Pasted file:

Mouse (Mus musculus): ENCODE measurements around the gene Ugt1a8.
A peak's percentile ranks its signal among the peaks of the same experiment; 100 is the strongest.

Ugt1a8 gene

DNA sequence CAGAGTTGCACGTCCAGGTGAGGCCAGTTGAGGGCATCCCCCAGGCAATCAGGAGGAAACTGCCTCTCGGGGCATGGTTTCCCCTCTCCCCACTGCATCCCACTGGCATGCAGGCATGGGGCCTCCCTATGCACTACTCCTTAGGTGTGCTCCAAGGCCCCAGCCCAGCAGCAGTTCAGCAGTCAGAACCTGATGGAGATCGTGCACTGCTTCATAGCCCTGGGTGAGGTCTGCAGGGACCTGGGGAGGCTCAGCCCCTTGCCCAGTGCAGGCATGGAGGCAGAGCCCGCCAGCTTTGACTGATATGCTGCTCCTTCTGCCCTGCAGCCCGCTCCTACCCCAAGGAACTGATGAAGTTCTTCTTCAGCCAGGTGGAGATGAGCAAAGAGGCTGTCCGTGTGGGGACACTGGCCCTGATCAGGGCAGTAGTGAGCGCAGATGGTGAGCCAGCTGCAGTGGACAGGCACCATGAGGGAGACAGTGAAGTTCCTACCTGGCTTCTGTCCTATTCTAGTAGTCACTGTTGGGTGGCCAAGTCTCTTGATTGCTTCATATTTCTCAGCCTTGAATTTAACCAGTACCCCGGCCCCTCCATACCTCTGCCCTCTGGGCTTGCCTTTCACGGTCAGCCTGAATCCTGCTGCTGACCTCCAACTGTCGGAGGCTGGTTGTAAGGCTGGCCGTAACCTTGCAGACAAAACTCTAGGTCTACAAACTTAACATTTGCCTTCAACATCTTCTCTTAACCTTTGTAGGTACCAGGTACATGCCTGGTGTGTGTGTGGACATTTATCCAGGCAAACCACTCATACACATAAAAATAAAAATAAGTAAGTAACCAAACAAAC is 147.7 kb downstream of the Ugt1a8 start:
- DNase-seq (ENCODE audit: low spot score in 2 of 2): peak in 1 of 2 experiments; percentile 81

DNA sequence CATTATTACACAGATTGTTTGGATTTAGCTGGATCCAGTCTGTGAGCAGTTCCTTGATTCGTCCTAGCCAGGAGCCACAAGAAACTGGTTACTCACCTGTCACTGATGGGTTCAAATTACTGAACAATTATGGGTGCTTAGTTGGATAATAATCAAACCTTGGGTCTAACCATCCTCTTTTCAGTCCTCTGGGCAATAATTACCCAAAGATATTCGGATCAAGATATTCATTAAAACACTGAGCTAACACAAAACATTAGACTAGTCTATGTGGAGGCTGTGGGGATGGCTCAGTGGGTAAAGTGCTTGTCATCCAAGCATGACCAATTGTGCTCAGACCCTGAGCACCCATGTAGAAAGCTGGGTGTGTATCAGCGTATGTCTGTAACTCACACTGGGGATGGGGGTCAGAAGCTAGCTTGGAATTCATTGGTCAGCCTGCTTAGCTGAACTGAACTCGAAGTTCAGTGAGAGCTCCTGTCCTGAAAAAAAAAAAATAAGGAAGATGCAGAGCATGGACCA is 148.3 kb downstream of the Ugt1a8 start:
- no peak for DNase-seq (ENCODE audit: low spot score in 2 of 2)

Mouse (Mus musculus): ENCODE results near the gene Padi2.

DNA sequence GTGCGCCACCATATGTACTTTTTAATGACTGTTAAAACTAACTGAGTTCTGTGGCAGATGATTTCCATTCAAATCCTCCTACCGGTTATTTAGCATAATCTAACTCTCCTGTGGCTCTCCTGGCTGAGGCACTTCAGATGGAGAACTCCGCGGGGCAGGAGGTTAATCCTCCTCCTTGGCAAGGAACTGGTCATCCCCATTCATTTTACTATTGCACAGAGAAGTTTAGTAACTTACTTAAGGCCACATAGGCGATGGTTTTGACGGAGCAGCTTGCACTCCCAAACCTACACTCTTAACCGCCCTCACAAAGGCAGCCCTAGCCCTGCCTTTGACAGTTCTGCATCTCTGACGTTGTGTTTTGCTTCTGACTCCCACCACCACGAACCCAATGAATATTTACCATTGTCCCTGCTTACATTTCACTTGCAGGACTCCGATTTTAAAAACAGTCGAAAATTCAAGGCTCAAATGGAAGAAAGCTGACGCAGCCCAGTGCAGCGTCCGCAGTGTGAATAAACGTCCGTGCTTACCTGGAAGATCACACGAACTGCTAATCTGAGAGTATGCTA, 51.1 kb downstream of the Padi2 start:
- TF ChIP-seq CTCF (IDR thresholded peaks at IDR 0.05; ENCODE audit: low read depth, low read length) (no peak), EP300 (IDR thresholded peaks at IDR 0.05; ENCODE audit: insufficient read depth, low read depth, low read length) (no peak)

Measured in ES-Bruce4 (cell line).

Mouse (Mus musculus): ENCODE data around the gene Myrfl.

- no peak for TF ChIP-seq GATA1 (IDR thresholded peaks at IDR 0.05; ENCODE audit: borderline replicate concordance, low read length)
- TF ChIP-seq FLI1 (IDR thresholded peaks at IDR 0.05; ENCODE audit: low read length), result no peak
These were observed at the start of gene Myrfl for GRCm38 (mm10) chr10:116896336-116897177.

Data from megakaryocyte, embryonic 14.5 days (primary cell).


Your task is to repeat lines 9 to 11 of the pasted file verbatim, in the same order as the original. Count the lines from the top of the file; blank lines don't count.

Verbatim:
DNA sequence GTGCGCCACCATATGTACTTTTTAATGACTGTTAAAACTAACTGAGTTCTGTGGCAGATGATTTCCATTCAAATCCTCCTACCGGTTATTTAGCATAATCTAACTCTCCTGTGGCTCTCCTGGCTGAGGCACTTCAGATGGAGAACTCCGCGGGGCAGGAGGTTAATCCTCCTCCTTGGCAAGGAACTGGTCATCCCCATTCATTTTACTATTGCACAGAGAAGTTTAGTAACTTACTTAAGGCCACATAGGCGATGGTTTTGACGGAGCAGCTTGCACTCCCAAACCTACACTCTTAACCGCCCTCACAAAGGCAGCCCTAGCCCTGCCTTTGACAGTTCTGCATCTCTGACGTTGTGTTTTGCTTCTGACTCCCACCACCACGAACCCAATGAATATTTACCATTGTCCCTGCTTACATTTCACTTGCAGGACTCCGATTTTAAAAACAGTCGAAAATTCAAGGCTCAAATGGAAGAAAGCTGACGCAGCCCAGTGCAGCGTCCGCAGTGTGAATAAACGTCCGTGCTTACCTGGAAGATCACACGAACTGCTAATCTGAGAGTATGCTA, 51.1 kb downstream of the Padi2 start:
- TF ChIP-seq CTCF (IDR thresholded peaks at IDR 0.05; ENCODE audit: low read depth, low read length) (no peak), EP300 (IDR thresholded peaks at IDR 0.05; ENCODE audit: insufficient read depth, low read depth, low read length) (no peak)

Measured in ES-Bruce4 (cell line).